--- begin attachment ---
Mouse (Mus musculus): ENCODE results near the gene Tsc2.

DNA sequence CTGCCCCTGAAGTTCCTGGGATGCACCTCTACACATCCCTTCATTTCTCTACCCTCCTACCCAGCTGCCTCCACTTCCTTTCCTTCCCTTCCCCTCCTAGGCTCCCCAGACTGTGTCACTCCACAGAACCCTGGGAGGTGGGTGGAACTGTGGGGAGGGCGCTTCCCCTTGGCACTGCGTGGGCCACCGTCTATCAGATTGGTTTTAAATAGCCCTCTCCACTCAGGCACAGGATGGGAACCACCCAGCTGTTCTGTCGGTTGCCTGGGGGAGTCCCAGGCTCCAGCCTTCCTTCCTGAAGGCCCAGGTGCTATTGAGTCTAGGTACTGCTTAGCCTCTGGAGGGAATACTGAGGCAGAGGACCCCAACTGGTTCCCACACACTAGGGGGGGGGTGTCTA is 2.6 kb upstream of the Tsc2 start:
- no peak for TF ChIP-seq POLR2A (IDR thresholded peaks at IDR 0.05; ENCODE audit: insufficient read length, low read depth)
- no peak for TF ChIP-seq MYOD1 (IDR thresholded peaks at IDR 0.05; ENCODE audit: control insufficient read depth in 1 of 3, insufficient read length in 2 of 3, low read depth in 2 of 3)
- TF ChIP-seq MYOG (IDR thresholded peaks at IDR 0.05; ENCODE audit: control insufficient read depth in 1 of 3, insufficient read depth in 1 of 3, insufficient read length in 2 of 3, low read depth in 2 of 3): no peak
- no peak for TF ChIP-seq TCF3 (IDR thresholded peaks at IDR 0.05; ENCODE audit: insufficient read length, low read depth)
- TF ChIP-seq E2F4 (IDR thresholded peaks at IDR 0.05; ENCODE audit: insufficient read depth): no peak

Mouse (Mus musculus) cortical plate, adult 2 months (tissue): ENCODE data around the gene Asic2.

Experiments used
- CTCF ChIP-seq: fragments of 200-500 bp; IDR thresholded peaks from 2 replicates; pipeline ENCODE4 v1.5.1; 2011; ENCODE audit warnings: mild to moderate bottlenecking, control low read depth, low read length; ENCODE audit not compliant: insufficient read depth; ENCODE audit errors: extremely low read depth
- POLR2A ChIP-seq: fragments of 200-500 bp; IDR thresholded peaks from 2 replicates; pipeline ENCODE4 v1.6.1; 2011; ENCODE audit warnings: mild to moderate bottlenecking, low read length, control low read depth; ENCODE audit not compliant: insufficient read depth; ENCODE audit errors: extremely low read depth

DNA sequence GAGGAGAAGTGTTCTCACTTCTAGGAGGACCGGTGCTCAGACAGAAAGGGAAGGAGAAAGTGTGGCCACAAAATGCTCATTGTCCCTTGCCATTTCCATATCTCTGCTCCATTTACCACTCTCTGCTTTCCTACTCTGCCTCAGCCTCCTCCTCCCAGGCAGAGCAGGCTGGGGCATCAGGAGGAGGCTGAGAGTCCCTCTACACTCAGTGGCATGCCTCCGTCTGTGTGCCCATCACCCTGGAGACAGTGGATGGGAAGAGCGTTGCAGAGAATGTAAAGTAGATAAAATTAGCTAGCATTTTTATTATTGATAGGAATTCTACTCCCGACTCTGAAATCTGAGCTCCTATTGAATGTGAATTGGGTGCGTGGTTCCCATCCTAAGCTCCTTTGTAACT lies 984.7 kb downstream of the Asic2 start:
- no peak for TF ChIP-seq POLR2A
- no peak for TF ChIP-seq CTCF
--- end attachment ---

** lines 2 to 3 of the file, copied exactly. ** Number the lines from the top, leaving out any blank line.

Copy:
DNA sequence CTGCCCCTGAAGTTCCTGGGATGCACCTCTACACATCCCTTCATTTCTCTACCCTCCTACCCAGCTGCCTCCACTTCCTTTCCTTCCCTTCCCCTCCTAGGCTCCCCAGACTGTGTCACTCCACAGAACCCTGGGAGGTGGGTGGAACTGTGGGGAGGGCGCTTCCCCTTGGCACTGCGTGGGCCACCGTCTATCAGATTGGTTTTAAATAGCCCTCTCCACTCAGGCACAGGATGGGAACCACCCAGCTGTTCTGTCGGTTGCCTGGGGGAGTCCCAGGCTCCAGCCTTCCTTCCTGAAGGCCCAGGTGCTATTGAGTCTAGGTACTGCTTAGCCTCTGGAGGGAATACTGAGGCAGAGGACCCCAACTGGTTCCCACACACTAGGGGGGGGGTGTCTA is 2.6 kb upstream of the Tsc2 start:
- no peak for TF ChIP-seq POLR2A (IDR thresholded peaks at IDR 0.05; ENCODE audit: insufficient read length, low read depth)